As one of the oldest colleges in Oxford, Balliol has had since the 13th century to build up a significant and, at times, spectacular collection of books and documentary material. The development of these has been rather fitful as Balliol has often been relatively impecunious during its history, but intermittently a large donation would enrich the Library to the point where it was one of the leading libraries in Oxford.
Balliol’s 470+ manuscript volumes form one of the more important collections of manuscripts in an Oxbridge College. The first recorded book was given in 1276 (and remains in the collections). In the 15th century the Library was substantially enhanced by a gift from William Grey (d. 1478), Bishop of Ely, of “by far the finest, as well as the largest, private collection to survive in England from the Middle Ages” (R.W. Hunt in Victoria County Histories).
The transition of the College’s book collections to print was a relatively slow one owing to the strength of its manuscript collections. The College, however, still has a substantial collection of around 20,000 early printed books. These include the gift of 2000 volumes by Sir Thomas Wendy which arrived in 1677, and “by which addition, consisting chiefly of choice books, this Library is accounted one of the best in Oxon.” according to the chronicler Anthony Wood.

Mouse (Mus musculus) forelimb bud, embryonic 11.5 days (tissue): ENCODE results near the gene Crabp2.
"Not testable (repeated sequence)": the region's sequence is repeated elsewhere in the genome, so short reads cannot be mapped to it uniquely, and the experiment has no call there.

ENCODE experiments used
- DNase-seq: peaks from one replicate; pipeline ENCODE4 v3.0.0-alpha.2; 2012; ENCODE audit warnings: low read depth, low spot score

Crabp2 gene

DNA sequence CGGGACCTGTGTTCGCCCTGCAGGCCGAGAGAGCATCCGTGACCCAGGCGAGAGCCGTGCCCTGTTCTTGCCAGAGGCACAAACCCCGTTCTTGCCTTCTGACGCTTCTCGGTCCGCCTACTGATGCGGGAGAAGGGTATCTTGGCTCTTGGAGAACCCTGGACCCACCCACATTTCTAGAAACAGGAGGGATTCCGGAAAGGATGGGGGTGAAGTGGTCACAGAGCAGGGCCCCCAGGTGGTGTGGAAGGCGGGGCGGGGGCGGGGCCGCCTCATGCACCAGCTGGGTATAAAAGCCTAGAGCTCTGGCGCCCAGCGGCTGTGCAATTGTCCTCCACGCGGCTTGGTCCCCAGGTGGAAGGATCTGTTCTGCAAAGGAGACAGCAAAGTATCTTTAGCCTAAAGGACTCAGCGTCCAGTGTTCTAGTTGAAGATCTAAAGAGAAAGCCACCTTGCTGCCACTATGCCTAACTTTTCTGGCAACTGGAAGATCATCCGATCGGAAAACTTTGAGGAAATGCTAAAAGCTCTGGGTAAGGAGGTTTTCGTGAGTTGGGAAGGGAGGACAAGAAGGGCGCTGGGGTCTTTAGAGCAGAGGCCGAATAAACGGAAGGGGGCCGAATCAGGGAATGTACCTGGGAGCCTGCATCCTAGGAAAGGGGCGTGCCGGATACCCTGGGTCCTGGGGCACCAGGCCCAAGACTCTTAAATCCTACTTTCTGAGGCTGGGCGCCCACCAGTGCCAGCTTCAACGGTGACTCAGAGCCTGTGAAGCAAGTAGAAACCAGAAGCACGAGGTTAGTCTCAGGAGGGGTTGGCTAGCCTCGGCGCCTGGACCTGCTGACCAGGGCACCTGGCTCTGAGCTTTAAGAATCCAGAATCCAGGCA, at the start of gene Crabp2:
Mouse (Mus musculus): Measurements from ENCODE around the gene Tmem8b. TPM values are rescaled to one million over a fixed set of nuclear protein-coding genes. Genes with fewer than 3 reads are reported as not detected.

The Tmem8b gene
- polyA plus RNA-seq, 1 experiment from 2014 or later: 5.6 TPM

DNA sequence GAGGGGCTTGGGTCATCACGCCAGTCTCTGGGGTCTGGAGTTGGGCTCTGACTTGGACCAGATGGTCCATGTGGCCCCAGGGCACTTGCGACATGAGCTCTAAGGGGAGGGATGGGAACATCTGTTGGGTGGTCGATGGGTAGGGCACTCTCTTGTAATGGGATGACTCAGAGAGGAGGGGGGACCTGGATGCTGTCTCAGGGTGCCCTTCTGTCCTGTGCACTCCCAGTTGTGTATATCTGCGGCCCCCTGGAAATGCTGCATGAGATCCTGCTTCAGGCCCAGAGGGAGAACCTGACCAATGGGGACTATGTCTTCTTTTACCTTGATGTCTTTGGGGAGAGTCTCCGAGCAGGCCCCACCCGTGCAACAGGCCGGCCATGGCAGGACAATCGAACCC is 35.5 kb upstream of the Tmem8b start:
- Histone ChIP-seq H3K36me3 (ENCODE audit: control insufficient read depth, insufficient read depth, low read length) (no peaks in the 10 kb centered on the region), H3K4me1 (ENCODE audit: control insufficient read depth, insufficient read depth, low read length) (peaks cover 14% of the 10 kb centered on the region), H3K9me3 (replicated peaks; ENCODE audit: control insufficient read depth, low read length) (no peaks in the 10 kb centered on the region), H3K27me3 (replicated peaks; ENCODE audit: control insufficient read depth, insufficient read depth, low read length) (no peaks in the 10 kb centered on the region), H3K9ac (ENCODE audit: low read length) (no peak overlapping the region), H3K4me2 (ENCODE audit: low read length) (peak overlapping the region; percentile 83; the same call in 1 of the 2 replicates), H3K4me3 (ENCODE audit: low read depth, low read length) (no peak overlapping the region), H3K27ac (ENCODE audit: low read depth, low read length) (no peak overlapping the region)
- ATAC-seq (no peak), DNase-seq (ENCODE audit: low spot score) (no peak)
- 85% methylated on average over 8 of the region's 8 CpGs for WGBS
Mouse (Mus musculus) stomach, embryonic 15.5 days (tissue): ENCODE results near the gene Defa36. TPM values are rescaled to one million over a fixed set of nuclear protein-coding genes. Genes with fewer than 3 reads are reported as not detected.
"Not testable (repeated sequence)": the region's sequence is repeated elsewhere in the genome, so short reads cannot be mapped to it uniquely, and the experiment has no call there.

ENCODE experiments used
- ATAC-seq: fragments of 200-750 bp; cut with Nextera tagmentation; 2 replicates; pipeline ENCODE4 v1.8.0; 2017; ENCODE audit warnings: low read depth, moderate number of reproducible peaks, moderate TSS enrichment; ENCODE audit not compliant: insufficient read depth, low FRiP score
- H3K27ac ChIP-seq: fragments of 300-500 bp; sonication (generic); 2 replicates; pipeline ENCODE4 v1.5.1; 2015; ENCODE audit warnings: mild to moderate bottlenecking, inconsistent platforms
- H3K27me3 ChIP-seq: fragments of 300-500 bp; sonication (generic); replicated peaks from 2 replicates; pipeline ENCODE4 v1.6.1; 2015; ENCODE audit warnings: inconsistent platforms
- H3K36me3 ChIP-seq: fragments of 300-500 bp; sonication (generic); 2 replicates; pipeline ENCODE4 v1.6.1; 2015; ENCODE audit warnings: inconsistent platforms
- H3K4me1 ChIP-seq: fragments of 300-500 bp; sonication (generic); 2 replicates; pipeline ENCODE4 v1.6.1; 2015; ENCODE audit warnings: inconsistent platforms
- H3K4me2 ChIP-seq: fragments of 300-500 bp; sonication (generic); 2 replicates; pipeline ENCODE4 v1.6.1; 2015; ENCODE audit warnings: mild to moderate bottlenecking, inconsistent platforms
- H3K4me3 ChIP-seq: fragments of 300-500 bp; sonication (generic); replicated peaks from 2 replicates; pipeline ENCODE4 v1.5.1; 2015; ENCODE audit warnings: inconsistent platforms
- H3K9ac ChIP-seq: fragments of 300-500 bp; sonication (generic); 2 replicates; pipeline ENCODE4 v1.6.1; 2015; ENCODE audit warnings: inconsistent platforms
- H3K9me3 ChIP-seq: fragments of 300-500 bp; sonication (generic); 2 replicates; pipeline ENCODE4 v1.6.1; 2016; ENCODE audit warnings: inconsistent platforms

The College Archives retain the founding statutes in a document dating to 1282, and bearing the seal of Dervorguilla of Galloway, who was instrumental in the establishment of her husband’s College. Otherwise the Archives contain well over 10,000 items, covering all aspects of the College’s history from its earliest years to the present. The College also holds substantial collections of papers relating to many alumni with particular strengths in diplomacy and literature.
Currently the digitized items comprise volumes from the manuscript collections, digitized for the Early Manuscripts at Oxford project: several volumes of Fons Memorabilium, an illustrated 15th century encyclopedia by Domenico de Bandini; a copy of a section of the Domesday Book; and two early modern manuscripts. These latter are commonplace books, both enriched with 15th or 16th century lyrics, that of John Prise in Welsh, that of Richard Hill in English.